The Historian 19.May.2012Getty Images
It was a great Super 12 for New Zealand franchises, with the Blues, Crusaders and Highlanders all making the top four.
Ironically this form didn’t carry onto the test stage, with the All Blacks struggling in the 1998 season.
That however, is another story…
The Crusaders opened their account in Super Rugby with the wooden spoon, but improved dramatically in the 1997 Super 12 with a sixth placed finish.
The backend of that campaign hinted at something special from the Crusaders, holding South African heavyweights the Sharks to a 26-26 draw, before winning three of their last four matches, including a remarkable 48-3 win over the Reds in Christchurch.
With Wayne Smith entering his second season as coach, there were high hopes for the Crusaders as 1998 began, but any expectation came crashing back down to earth when the red and blacks sunk to three losses in their first four matches.
The final of these in week five was a 31-24 reverse to the defending champion Blues, and with barely a month played, it looked as if the old guard would steam on to win their third straight title.
Especially considering the defending champions ended the 1998 regular season as the highest ranked side.
However what the Crusaders achieved throughout their campaign astounded many, with perhaps even many of the players themselves in awe of their own achievements.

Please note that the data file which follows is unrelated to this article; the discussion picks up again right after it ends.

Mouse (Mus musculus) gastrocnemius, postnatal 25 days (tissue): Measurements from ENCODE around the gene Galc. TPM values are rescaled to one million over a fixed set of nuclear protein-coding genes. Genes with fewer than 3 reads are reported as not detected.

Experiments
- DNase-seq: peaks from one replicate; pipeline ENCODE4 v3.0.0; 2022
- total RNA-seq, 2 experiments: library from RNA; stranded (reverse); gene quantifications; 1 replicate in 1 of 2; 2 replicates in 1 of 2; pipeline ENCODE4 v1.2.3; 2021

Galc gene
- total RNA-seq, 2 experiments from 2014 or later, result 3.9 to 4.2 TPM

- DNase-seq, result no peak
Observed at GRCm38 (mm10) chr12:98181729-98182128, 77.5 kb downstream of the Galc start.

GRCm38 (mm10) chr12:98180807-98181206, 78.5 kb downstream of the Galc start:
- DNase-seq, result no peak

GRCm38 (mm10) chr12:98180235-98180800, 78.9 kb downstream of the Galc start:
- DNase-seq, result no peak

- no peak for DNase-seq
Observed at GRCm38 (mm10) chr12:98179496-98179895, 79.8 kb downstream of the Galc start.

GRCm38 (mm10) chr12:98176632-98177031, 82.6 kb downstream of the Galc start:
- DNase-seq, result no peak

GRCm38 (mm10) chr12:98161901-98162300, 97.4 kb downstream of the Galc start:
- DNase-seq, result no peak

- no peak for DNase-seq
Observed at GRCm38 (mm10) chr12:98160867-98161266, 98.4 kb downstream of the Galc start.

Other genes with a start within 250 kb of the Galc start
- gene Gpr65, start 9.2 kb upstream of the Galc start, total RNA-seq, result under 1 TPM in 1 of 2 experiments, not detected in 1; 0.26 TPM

The Crusaders won their final seven matches of the round-robin, with all but one of those victories earning the side a four-try bonus point – a remarkable feat when considering that in two full seasons previously they had only scored four or more tries on three occasions.
The final match of the regular campaign saw the Crusaders travel to Durban to play the highly credentialed Sharks.
The 1996 runners-up and 1997 beaten semi-finalists weren’t just hosting a red hot Crusaders outfit, but the winner would confirm home rights for the knockout stages of the 1998 Super 12.
While the Crusaders may have drawn with the South African giants in 1997, their solitary visit to Durban the year before had resulted in a mammoth 58-26 win to the hosts, so there was trepidation when taking on the Natal side.
The Crusaders won 32-20 for the first time in the coastal city, and booked themselves a return match against the same outfit in Christchurch.
What ensued on Sunday, 24 May, 1998, was a titanic clash which was a worthy test of the Crusaders credentials.
At first it seemed as if they would have an armchair ride into the final, leading 20-0 in the first half, before the Sharks mounted an impressive comeback.
The crowd at the old Lancaster Park looked on stunned as a Springbok laden pack tightened the screws, with Ollie le Roux scoring a double, while Mark Andrews was a colossus who thrived with ball in hand.
In less than an hour the Sharks engineered a 32-6 run to hold a six point lead with 15 minutes to play, but the steady boot of Andrew Mehrtens guided them home, kicking four penalties and two conversions – while two tries to hero Norm Berryman were significant in guiding the Crusaders to their first grand final.
Two current New Zealand Super Rugby coaches in Mark Hammett and Todd Blackadder - as well as current Crusaders assistant Daryl Gibson - featured for the Crusaders that day in their penultimate match before claiming their first Super Rugby trophy.